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Social Security Remains Star in the Gloom

By Froma Harrop

The stock market hasn't been this nasty since the 1970s. House prices continue their dive, and consumer confidence has gone splat. The rocketing federal budget deficit will probably orbit Mars by the time the government finishes cleaning up the mess left by the housing bubble it so blithely let fester.

Good job, fellas. The Bush administration doesn't have a heckuva lot of credibility left on economic matters. But some members think they have one little ideological game left to play. Scare people out of their wits about Social Security.

For Americans up their eyeballs in debt -- or whose dreams of leisure rested on rising house prices -- Social Security remains a star of stability in the rising gloom. Fortunately, Social Security is doing just fine.

But the financial geniuses in the Bush administration still want to mess with it. And the only way they can stampede the public into doing something stupid to Social Security is to portray the program as a very sick patient needing to be saved.

Economist Dean Baker has spent long years trying to save Social Security from its would-be surgeons. A founder and director of the progressive Center for Economic and Policy Research, Baker continually tracks the tireless efforts to undermine confidence in the program -- often helped by liberals swept up in the phony panic.

Consider the comments following the Bush administration's new report on Social Security and Medicare. "In fewer than 10 years," Treasury Secretary Henry Paulson warns, "cash flows are projected to turn negative -- meaning that we will draw upon general revenues to support withdrawals from the (Social Security) Trust Funds in order to pay current benefits."

Paulson is referring to 2017, when Social Security payroll taxes may no longer be able to cover benefits owed retirees. To keep the program on track, he says, the tax may have to be raised or the benefits cut.

"I think this is really dishonest," Baker told me. "2017 means zero to the program."

True, the government must dip into the Trust Funds -- which hold the Social Security surplus -- in 2017. "But that's the reason we built up the surplus," Baker notes.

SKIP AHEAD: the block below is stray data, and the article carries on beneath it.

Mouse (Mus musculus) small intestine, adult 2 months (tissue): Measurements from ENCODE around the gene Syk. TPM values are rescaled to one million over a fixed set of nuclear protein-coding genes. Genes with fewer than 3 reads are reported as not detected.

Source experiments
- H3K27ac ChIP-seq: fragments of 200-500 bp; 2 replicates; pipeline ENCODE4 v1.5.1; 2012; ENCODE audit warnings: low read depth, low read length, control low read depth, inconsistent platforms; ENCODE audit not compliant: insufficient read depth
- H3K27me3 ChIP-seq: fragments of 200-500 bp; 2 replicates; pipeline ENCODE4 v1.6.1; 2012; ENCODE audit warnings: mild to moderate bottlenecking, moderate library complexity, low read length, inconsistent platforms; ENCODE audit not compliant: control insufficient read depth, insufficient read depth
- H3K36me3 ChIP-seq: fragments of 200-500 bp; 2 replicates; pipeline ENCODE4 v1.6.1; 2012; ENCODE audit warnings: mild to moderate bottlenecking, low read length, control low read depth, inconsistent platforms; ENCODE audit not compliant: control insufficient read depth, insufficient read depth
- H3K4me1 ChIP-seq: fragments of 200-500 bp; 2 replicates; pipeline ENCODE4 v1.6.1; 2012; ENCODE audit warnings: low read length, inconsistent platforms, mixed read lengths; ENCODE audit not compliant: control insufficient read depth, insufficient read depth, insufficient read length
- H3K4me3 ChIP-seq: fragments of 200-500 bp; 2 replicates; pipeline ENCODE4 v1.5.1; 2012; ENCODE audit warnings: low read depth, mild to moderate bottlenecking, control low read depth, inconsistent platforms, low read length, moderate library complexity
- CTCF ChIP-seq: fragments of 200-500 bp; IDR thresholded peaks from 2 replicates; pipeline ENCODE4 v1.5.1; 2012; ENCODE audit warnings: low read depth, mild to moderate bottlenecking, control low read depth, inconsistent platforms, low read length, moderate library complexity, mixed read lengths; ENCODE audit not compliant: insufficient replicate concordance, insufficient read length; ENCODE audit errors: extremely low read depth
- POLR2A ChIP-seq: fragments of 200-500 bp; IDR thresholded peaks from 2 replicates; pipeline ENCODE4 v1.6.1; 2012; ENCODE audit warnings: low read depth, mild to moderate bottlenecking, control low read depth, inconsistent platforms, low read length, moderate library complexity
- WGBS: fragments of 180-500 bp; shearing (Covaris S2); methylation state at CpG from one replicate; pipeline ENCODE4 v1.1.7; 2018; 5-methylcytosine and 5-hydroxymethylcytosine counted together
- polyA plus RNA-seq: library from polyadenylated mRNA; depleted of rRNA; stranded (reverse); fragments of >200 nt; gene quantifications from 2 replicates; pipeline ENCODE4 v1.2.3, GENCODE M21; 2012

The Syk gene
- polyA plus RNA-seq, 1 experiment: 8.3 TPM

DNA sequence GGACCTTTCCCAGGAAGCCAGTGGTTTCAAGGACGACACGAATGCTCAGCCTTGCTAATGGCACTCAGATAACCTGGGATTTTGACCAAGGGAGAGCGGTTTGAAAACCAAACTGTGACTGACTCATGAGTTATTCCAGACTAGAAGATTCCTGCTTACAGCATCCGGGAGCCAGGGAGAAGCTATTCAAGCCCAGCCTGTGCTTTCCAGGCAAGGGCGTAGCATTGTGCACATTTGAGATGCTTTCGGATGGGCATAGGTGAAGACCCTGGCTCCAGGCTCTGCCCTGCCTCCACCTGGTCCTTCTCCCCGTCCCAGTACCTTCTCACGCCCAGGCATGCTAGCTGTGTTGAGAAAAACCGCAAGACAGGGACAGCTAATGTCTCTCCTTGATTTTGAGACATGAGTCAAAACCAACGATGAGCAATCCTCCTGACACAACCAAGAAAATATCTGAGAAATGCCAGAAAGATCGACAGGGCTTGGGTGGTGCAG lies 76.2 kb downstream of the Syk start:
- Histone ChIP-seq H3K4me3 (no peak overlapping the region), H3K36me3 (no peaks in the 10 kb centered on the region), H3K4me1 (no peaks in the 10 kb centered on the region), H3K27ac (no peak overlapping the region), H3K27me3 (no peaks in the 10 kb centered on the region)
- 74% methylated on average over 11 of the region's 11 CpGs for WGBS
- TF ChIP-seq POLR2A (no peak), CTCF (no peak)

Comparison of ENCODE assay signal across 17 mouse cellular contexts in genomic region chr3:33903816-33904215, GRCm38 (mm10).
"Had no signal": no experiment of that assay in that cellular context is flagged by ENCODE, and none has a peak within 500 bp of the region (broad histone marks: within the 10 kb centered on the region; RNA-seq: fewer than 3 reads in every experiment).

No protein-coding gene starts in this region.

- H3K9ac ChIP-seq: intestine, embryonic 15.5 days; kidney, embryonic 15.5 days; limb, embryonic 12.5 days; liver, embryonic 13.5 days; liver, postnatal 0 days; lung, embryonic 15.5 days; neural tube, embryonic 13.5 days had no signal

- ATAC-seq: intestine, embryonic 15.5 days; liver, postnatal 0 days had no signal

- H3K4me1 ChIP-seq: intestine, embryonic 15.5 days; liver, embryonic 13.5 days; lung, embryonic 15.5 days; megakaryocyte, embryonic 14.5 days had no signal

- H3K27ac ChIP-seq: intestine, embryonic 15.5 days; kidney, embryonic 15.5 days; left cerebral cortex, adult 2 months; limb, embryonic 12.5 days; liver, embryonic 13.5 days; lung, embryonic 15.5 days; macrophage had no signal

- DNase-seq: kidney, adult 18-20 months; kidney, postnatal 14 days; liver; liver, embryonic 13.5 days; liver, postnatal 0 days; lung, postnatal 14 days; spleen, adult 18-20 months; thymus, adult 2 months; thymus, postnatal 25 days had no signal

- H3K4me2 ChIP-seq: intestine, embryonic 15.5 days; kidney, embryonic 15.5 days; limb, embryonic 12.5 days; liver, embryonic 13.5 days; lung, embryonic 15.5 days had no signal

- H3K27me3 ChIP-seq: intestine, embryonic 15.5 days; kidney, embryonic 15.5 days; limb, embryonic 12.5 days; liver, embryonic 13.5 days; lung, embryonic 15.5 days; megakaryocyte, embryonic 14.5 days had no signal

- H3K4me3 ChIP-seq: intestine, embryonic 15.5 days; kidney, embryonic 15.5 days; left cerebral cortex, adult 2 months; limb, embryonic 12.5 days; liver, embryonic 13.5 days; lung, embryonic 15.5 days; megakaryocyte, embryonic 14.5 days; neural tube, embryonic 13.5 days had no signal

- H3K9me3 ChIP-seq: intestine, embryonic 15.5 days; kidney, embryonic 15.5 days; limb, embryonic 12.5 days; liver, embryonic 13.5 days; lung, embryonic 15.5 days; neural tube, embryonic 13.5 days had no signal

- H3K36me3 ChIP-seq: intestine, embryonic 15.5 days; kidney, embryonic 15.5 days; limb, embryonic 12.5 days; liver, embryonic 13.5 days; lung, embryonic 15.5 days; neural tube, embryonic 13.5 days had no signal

"When we got to 1982, the thing was literally out of money," Baker recalls, "but no one missed a check." Congress and the Reagan administration responded by raising the Social Security payroll taxes and starting to save for the future challenge. Enough money now sits in the Trust Funds to get us to 2041, the program's trustees report.

That the government would someday have to "support withdrawals from the Trust Funds" hasn't been a secret for 25 years. Nor is this merely a matter of Americans repaying themselves, as many conservatives argue.

The money in the Trust Funds, Baker notes, came from the very regressive payroll tax on workers. The general funds that support the withdrawals come from the very progressive income taxes -- which also cover investment income.

What should we do about Social Security?

"I would just say, 'Let's sit on this,'" Baker answers. If come 2030 Americans see problems looming, he adds, "we can do something."

Much could change in over 20 years. Productivity gains have helped fewer workers pay for more retirees in the past and could in the future. And longer life spans may also alter the dynamics.

"How long into their lives should someone born in 2020 work?" Baker asks. "I have no idea."

If politicians want to agonize over retiree benefits, they have their hands full with Medicare. Paying for that program will be a bear of a problem. But they should keep their paws off Social Security.

Presidential candidates, please take note.



Views expressed in this column are those of the author, not those of Rasmussen Reports.

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See Other Commentaries by Froma Harrop.

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